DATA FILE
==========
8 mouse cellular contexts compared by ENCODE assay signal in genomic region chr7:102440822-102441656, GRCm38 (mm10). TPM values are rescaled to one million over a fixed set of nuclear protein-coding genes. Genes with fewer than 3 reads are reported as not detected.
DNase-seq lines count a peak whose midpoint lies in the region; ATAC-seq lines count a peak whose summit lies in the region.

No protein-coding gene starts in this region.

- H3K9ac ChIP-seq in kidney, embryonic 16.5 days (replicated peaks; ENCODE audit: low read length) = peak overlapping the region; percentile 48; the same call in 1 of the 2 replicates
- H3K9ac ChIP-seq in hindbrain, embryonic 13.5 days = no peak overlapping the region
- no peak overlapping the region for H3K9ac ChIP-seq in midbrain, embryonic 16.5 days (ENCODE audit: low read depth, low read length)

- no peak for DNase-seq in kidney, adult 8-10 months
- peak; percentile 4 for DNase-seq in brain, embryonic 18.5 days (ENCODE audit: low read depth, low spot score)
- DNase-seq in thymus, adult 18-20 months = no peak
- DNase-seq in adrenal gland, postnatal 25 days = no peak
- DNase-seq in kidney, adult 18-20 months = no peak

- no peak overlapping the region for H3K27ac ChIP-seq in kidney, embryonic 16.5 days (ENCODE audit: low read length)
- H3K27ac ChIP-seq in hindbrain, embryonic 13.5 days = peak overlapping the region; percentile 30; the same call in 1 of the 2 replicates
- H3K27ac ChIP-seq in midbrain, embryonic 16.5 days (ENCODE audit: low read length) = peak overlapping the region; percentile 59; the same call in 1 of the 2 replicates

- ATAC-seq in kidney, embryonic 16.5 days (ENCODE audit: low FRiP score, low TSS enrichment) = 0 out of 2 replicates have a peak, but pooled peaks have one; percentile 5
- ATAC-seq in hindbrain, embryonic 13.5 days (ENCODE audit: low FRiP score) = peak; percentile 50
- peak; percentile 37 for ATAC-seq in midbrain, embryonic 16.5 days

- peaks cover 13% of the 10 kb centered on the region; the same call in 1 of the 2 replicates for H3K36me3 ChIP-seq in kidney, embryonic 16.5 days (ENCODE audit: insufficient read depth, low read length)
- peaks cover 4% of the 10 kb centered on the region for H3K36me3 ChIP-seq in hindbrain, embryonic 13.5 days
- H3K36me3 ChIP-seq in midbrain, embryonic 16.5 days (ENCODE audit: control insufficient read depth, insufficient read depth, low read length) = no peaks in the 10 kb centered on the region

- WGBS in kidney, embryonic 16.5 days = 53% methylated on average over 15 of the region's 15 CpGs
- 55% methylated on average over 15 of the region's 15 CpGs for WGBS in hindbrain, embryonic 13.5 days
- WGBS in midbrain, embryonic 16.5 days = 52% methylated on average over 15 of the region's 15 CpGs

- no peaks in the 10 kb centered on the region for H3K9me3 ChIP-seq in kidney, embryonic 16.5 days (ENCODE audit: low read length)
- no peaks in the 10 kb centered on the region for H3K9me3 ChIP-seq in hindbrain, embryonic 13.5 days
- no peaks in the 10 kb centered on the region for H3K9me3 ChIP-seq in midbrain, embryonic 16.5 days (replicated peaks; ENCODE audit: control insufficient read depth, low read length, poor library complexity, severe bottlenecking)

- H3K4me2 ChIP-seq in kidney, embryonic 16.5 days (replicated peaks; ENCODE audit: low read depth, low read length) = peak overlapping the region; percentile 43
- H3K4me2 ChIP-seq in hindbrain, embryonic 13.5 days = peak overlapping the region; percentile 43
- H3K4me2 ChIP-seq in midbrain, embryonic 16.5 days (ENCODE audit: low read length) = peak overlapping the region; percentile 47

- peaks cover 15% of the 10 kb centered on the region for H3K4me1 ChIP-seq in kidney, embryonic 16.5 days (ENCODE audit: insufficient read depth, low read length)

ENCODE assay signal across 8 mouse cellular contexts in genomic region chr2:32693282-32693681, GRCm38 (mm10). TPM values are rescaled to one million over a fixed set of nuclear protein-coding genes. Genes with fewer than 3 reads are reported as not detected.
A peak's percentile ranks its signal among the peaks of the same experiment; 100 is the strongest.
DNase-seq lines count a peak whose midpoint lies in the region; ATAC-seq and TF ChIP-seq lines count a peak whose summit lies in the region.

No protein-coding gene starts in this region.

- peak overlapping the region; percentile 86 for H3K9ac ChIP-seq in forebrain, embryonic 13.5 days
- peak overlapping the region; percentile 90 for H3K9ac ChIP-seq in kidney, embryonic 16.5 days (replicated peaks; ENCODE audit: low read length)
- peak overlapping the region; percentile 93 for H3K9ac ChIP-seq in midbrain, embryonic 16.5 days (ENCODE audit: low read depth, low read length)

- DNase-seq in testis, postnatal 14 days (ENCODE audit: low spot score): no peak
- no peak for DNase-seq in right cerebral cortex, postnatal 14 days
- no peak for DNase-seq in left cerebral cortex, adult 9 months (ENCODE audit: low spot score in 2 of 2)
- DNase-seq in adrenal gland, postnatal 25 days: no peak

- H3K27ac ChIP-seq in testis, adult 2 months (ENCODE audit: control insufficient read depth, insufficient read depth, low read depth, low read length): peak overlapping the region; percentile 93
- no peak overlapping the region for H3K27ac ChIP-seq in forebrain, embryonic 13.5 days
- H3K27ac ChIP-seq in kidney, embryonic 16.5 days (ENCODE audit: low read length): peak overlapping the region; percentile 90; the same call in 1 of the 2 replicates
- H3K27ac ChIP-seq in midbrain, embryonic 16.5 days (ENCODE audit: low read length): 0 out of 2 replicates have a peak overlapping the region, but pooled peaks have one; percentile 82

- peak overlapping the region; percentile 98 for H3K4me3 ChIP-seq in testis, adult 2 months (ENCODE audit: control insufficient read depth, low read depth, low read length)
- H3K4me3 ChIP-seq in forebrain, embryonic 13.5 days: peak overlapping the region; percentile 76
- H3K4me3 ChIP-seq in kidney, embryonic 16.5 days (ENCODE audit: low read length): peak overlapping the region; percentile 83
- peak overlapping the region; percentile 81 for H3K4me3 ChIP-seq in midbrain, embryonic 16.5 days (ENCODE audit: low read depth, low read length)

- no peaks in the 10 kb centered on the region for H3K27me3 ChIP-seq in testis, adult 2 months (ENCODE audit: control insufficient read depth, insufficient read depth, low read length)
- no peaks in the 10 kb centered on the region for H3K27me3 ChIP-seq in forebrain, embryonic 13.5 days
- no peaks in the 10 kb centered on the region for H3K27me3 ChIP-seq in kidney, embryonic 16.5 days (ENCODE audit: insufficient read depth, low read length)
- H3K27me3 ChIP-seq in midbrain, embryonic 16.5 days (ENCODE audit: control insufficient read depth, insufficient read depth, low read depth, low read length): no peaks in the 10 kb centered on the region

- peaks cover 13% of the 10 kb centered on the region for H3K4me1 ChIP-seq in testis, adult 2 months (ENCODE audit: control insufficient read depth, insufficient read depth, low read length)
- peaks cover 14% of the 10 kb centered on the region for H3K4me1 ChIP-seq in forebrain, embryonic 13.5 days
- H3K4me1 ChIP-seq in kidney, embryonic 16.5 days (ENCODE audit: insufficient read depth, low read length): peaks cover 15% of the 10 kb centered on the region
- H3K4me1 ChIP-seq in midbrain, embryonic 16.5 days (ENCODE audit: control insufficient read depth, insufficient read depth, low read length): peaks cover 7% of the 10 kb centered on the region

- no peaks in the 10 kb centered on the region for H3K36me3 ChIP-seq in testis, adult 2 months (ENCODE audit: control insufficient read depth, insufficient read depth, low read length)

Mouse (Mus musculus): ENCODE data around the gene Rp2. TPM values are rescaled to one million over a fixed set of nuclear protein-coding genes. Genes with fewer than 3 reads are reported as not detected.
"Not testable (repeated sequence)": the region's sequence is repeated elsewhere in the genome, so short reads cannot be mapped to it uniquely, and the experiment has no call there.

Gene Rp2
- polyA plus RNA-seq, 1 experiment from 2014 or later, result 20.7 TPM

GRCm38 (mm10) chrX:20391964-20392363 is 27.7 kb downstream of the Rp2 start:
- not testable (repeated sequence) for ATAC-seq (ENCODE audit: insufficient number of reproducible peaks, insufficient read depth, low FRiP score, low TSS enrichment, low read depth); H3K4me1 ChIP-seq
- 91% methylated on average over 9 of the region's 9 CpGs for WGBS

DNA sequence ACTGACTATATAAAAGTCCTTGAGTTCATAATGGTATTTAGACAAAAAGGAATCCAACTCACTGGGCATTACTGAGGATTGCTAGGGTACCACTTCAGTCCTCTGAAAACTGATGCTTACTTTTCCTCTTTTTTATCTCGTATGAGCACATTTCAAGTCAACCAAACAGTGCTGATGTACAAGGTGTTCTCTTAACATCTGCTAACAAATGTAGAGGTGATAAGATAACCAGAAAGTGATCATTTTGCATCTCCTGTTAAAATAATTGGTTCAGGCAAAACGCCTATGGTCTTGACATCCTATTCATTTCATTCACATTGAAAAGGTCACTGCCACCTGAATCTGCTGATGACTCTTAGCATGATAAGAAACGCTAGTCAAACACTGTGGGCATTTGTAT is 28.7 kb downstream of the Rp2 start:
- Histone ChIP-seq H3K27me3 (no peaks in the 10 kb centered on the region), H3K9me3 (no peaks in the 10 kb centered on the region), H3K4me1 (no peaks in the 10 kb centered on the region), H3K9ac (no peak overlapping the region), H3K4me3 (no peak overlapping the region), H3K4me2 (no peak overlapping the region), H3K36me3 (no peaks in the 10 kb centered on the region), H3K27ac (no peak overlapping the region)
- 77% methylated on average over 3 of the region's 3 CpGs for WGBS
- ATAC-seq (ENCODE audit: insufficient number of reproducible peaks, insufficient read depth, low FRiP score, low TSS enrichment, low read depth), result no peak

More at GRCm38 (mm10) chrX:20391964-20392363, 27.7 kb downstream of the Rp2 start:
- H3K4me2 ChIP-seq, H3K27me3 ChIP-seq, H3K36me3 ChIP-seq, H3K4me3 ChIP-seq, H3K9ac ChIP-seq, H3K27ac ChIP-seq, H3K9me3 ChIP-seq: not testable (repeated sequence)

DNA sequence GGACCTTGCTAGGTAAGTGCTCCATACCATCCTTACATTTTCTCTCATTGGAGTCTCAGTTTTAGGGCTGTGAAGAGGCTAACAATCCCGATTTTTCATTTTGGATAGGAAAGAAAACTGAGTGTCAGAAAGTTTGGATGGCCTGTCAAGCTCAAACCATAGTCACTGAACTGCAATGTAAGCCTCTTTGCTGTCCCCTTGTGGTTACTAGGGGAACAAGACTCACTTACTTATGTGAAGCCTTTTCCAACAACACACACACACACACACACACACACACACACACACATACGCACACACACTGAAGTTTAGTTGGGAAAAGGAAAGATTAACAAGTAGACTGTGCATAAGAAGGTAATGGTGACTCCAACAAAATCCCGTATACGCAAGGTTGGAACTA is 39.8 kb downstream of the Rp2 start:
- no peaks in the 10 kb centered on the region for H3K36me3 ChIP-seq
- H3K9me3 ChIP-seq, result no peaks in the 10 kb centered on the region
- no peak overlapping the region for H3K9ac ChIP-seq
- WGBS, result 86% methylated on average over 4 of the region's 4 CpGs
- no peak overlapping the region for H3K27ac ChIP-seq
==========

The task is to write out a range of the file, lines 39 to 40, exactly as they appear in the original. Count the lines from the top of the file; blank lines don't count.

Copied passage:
- no peak for DNase-seq in right cerebral cortex, postnatal 14 days
- no peak for DNase-seq in left cerebral cortex, adult 9 months (ENCODE audit: low spot score in 2 of 2)